Stage and Cinema film and theatre reviews
 

 

IF YOU SEE MIKE DAISEY SAY HALLELUJAH

  

picture - If You See Something Say SomethingTheater Review

by Harvey Perr

published November 7, 2008

 

If You See Something Say Something

now playing Off Broadway at Joe’s Pub at the Public Theater

through November 30

 

Monologist Mike Daisey is a kindred spirit, gentle and slightly impish, wide-eyed and direct in his gaze, conspiratorial in his relationship with us. And then, without notice, he becomes, like so many of us in these troubled and troubling times, seriously unhinged. His eyes narrow, his voice cracks and screeches up an octave or two, and our common angst comes bubbling out of his mouth. And, whether he is being matter-of-fact or doubling over with rage, he is one of the funniest men you are apt to encounter in a theater space these days.

 

In his neatly structured, beautifully calibrated new monologue, If You See Something Say Something, under the intelligent guidance of his director Jean-Michele Gregory (the space he’s using these days, after a tour that has clearly worked out most of the kinks, is Joe’s Pub at the Public Theater), Daisey weaves a tapestry about the absurdity of national security – both pre- and post-9/11 – that includes, in its long, strange journey, a road trip to Trinity (the home of the Manhattan Project in Los Alamos); the sad and frightening story of Sam Cohen, the man who invented the neutron bomb; the fear-mongering progress of Homeland Security; and how it feels to be robbed in Rome minutes after arriving in The Eternal City. If the last mentioned event seems out of place, you’ve got to see – and hear – the artful way he incorporates it into the story he tells so brilliantly. And, of course, the telling of it is uproarious.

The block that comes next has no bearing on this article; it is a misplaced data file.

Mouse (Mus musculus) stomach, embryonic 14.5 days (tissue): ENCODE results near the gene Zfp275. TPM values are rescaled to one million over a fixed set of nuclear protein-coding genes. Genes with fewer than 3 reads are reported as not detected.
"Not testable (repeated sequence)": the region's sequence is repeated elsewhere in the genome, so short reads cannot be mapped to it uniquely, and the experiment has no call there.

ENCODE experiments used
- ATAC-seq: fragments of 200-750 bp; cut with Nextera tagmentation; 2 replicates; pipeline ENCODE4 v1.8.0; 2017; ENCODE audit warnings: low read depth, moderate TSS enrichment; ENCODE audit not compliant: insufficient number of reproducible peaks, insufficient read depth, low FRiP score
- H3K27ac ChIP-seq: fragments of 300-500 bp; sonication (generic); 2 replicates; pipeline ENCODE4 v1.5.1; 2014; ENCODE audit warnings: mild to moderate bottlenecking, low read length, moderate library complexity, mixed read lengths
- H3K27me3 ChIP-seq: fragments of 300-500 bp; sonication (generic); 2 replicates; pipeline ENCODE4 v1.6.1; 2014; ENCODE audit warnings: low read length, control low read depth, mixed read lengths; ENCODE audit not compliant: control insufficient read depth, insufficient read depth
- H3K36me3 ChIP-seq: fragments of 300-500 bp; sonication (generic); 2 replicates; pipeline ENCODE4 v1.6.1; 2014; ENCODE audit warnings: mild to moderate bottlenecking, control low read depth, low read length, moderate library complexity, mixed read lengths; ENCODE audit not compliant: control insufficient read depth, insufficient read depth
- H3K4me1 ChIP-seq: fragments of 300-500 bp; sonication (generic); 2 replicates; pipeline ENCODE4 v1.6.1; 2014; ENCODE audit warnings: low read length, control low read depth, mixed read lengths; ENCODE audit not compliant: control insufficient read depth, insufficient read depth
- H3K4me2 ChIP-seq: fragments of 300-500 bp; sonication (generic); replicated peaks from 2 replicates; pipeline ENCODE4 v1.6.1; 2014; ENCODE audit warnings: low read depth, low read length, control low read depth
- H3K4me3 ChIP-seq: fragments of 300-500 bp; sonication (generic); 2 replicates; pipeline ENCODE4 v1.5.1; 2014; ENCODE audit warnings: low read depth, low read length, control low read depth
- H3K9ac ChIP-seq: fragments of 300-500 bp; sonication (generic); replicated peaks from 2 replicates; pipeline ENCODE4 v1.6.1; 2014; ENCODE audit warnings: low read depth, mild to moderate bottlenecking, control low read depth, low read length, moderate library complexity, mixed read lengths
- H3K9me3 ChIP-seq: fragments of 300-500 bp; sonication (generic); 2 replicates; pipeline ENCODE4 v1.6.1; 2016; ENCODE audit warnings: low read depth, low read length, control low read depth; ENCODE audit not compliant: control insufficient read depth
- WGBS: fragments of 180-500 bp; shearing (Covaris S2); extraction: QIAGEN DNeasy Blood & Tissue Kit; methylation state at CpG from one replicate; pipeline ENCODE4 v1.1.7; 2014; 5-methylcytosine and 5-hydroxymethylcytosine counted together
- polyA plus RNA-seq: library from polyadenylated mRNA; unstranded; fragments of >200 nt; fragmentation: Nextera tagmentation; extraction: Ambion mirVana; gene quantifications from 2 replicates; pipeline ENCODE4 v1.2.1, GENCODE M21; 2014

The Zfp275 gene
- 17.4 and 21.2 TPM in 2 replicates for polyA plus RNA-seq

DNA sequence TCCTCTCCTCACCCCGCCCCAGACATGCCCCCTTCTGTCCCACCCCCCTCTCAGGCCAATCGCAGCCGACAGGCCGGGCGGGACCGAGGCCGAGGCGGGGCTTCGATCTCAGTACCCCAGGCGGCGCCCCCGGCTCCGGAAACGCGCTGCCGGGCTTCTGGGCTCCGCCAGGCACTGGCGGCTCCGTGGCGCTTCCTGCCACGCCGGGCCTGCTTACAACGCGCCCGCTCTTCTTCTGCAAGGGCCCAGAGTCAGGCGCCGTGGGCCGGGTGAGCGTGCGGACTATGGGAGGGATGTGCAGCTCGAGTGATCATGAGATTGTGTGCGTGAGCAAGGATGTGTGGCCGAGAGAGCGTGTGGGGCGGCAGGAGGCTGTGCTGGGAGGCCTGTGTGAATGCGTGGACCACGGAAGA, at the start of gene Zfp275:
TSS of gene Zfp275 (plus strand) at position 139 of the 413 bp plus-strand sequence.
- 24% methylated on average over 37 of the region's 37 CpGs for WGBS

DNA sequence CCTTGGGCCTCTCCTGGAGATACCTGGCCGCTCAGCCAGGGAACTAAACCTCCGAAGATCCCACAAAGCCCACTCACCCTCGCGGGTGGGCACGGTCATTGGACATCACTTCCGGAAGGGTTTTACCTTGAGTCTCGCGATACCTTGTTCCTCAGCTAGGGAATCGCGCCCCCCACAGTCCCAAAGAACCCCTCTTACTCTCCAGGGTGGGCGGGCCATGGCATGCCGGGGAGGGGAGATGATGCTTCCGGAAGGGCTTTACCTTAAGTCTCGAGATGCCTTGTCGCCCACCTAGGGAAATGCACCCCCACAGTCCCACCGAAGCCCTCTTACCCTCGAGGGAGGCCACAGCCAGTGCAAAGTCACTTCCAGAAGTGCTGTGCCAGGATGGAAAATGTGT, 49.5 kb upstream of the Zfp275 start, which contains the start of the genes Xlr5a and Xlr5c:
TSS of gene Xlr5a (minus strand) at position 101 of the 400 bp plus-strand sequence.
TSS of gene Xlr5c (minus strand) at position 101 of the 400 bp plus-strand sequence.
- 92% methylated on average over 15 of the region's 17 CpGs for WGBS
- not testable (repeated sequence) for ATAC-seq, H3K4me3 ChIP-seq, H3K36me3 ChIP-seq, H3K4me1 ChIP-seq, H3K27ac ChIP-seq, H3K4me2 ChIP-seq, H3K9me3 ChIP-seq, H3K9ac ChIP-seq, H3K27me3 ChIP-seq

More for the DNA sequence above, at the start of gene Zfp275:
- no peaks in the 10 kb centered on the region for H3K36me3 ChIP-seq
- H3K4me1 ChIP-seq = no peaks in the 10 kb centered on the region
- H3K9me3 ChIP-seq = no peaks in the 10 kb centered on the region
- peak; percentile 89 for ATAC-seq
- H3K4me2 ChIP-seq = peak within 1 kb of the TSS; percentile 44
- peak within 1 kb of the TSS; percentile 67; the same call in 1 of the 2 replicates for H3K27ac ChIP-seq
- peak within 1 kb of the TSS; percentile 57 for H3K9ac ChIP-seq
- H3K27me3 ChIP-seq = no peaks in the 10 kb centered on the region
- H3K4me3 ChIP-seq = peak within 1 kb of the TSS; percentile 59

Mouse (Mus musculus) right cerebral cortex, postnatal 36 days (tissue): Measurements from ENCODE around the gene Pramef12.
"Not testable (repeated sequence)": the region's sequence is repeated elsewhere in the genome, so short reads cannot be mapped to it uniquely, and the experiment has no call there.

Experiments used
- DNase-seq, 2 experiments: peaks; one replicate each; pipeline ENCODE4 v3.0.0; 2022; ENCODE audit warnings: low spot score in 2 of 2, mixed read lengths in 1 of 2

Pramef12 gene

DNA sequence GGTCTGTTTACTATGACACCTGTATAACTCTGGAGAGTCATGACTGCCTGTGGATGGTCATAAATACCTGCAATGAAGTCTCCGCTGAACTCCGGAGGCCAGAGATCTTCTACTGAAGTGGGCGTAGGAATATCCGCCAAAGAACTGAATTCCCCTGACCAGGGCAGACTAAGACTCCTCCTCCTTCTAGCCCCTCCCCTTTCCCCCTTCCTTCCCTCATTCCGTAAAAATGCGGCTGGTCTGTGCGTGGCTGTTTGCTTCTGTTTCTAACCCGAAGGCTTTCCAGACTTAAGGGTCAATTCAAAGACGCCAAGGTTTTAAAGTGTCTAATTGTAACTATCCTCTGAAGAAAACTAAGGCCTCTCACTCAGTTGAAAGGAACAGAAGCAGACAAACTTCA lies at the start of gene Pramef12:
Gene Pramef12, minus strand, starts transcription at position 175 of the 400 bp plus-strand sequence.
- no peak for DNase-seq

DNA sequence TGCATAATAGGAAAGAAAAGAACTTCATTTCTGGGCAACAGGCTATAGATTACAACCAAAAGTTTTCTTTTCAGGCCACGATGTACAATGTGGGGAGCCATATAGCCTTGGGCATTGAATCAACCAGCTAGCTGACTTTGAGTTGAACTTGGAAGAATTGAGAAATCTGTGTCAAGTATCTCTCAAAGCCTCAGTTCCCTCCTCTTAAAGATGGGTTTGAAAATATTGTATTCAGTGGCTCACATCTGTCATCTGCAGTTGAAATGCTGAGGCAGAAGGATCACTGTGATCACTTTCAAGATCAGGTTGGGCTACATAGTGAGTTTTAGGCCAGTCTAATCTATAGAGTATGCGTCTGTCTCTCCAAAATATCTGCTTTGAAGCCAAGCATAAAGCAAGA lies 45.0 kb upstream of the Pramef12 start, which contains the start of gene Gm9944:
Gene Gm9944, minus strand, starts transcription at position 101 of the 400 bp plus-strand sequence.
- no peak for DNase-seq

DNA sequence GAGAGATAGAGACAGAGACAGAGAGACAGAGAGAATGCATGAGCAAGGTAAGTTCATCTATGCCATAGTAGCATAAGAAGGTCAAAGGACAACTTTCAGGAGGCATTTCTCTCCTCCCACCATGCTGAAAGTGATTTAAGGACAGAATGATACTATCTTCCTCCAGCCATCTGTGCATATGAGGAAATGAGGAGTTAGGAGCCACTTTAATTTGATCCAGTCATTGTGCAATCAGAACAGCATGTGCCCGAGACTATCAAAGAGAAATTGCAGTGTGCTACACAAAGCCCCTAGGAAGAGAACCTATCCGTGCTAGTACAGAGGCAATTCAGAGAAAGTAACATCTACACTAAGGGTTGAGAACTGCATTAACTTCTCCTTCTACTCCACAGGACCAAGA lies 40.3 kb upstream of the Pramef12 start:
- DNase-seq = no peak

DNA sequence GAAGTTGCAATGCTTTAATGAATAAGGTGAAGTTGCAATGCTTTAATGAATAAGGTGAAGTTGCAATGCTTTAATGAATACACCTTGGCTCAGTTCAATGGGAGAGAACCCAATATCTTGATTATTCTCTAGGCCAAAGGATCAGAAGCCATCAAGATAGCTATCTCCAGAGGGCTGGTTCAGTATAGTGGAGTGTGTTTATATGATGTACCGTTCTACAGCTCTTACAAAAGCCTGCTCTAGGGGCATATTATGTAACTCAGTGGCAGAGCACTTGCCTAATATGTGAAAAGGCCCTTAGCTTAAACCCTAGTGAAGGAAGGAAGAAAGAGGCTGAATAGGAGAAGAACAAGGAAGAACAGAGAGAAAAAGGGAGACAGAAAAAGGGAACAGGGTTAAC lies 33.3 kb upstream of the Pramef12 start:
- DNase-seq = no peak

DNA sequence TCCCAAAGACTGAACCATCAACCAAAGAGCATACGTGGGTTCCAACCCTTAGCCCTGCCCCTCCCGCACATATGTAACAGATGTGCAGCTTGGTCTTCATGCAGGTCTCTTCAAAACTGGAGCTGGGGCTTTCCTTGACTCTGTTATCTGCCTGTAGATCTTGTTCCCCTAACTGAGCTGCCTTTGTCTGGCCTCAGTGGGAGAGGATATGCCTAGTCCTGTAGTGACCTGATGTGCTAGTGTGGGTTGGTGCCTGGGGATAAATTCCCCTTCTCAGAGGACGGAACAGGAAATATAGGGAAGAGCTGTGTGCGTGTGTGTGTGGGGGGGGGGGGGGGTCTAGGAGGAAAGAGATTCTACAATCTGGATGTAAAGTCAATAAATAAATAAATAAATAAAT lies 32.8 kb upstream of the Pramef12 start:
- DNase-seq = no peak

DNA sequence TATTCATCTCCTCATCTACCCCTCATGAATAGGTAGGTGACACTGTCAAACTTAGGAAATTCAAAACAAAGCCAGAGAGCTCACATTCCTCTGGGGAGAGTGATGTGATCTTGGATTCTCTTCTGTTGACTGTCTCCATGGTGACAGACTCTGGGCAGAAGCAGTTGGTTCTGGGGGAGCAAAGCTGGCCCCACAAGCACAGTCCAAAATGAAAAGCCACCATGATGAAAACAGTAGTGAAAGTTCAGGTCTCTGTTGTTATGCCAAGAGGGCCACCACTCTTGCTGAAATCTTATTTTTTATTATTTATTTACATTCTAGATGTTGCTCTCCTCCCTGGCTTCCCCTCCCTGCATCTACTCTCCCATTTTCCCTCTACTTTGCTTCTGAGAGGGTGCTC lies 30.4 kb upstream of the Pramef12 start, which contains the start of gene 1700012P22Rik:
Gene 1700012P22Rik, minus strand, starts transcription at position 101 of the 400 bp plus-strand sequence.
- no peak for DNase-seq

It is encouraging to know, or to re-discover, through someone like Mike Daisey, that the source of so much of our anger contains, within it, liberating laughter. And yet, for one audience member at least, the sobering and horrifying tragedy of Sam Cohen lingers longest in the memory. The image of Cohen – who grew up in Brooklyn, locked in battle with a mother (who is no less disturbing because she’s probably pretty much your average Jewish mother) – meticulously creating a weapon that could destroy exactly who you want to be destroyed within a circumscribed area, is humor at its most Grand Guignol-esque.  And Daisey does dare say the unsayable; that, post-November 4, “if you think things are going to change, you’re a fool” (let’s hope he’s wrong about that one).

 

The critical community indulges in a habit that is worrisome; it seems bent on comparing one artist to another. This may be meant as praise of a sort. But it has a peculiar tinge to it: the originals always seem to win out. (It reminds me of a story I once heard of James Dean complaining to Lee Strasberg that, in so many reviews, he was being compared to Marlon Brando, to which Strasberg asked if he would rather be compared to John Derek.)

So, once and for all, comparing Daisey to Spalding Gray will now please cease immediately. Daisey is very much his own man, who just happens to sit at a table with a glass of water at his side. You may also have heard – this reviewer has mentioned it – that Daisey sweats a lot. Well, he does, and you might consider it a testament to his humanity that he works himself up to such a froth that he is forever having to mop his worried brow.

 

Oh, yes, If You See Something Say Something could also lose ten minutes. But when you’re getting such a rich, disturbing and verbally dazzling amount of information to think about – and laugh about – long after you’ve left the theater, why quibble over ten minutes?

 

harveyperr @ stageandcinema.com

 

 
home
film
NYC theater
LA theater
DVD
Contests
interviews
extras
movie posters
links
privacy statement
contact us
site map

 

CLICK HERE TO PRINT THIS PAGE

Follow stageandcinema on Twitter

facebook logo